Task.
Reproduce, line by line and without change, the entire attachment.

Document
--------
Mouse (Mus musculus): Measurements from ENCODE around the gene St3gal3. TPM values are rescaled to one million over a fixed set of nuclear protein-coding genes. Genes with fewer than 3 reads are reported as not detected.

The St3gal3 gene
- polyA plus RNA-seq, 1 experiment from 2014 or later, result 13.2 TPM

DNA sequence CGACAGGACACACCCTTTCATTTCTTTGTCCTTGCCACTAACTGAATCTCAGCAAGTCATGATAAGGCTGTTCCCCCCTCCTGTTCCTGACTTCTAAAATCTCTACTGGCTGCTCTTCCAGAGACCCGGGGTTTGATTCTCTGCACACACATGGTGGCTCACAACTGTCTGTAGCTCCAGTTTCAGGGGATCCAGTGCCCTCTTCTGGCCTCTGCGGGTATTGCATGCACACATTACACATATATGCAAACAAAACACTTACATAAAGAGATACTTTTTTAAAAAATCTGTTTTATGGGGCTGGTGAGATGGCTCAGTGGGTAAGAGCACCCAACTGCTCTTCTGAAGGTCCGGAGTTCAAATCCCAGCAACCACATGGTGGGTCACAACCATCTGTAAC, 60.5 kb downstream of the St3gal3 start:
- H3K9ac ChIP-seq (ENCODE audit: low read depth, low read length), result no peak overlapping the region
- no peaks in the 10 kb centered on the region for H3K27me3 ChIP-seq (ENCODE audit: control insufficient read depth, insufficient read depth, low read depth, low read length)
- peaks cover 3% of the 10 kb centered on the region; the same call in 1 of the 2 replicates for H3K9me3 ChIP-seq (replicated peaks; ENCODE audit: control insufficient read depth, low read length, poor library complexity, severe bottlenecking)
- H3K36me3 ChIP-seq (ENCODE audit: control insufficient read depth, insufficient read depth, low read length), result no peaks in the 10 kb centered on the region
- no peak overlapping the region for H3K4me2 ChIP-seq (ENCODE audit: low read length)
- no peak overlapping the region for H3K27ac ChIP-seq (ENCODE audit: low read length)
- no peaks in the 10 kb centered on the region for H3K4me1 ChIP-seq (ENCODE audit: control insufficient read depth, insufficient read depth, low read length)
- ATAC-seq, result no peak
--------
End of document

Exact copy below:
Mouse (Mus musculus): Measurements from ENCODE around the gene St3gal3. TPM values are rescaled to one million over a fixed set of nuclear protein-coding genes. Genes with fewer than 3 reads are reported as not detected.

The St3gal3 gene
- polyA plus RNA-seq, 1 experiment from 2014 or later, result 13.2 TPM

DNA sequence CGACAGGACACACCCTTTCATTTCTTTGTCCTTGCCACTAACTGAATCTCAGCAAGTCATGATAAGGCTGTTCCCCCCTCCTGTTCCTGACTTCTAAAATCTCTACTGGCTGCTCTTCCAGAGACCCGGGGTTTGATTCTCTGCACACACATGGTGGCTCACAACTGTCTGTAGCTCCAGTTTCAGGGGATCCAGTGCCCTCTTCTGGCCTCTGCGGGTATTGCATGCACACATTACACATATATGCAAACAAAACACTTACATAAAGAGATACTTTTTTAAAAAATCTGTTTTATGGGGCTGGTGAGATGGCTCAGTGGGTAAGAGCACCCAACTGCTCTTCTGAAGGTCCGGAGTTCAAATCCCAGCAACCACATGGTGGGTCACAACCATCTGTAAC, 60.5 kb downstream of the St3gal3 start:
- H3K9ac ChIP-seq (ENCODE audit: low read depth, low read length), result no peak overlapping the region
- no peaks in the 10 kb centered on the region for H3K27me3 ChIP-seq (ENCODE audit: control insufficient read depth, insufficient read depth, low read depth, low read length)
- peaks cover 3% of the 10 kb centered on the region; the same call in 1 of the 2 replicates for H3K9me3 ChIP-seq (replicated peaks; ENCODE audit: control insufficient read depth, low read length, poor library complexity, severe bottlenecking)
- H3K36me3 ChIP-seq (ENCODE audit: control insufficient read depth, insufficient read depth, low read length), result no peaks in the 10 kb centered on the region
- no peak overlapping the region for H3K4me2 ChIP-seq (ENCODE audit: low read length)
- no peak overlapping the region for H3K27ac ChIP-seq (ENCODE audit: low read length)
- no peaks in the 10 kb centered on the region for H3K4me1 ChIP-seq (ENCODE audit: control insufficient read depth, insufficient read depth, low read length)
- ATAC-seq, result no peak